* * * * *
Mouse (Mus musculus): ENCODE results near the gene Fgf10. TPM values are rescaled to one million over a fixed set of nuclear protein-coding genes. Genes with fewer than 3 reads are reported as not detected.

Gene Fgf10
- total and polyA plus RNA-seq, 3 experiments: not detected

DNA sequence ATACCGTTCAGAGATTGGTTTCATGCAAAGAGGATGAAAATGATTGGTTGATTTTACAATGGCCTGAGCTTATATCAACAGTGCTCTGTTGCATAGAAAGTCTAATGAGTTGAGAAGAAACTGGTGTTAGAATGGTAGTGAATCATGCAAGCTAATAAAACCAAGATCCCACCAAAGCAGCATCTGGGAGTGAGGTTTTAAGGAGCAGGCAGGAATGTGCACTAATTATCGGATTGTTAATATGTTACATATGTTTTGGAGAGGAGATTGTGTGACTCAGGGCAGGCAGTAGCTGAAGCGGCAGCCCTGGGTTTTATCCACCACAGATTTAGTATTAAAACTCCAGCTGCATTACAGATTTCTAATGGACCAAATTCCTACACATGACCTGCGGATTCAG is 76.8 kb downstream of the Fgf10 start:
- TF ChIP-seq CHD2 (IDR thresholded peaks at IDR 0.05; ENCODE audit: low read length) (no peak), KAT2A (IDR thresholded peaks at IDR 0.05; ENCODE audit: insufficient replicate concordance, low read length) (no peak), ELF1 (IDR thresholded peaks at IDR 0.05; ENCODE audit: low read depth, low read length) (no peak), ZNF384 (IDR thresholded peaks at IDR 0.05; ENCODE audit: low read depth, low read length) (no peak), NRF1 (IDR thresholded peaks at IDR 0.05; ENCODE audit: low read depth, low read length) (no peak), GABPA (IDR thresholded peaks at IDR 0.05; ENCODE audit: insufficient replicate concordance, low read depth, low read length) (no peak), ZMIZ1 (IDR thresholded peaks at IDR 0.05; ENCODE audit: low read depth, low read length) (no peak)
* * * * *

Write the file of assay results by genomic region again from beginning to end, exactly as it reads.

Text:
Mouse (Mus musculus): ENCODE results near the gene Fgf10. TPM values are rescaled to one million over a fixed set of nuclear protein-coding genes. Genes with fewer than 3 reads are reported as not detected.

Gene Fgf10
- total and polyA plus RNA-seq, 3 experiments: not detected

DNA sequence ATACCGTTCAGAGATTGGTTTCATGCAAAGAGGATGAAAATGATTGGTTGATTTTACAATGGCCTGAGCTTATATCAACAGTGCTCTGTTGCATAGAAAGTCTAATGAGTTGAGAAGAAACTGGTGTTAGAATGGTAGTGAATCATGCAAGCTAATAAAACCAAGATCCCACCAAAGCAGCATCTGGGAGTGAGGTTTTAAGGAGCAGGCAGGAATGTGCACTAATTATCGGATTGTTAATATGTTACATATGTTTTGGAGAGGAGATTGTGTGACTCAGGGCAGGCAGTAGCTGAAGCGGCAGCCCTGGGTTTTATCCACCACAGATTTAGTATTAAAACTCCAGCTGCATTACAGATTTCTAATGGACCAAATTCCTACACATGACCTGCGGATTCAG is 76.8 kb downstream of the Fgf10 start:
- TF ChIP-seq CHD2 (IDR thresholded peaks at IDR 0.05; ENCODE audit: low read length) (no peak), KAT2A (IDR thresholded peaks at IDR 0.05; ENCODE audit: insufficient replicate concordance, low read length) (no peak), ELF1 (IDR thresholded peaks at IDR 0.05; ENCODE audit: low read depth, low read length) (no peak), ZNF384 (IDR thresholded peaks at IDR 0.05; ENCODE audit: low read depth, low read length) (no peak), NRF1 (IDR thresholded peaks at IDR 0.05; ENCODE audit: low read depth, low read length) (no peak), GABPA (IDR thresholded peaks at IDR 0.05; ENCODE audit: insufficient replicate concordance, low read depth, low read length) (no peak), ZMIZ1 (IDR thresholded peaks at IDR 0.05; ENCODE audit: low read depth, low read length) (no peak)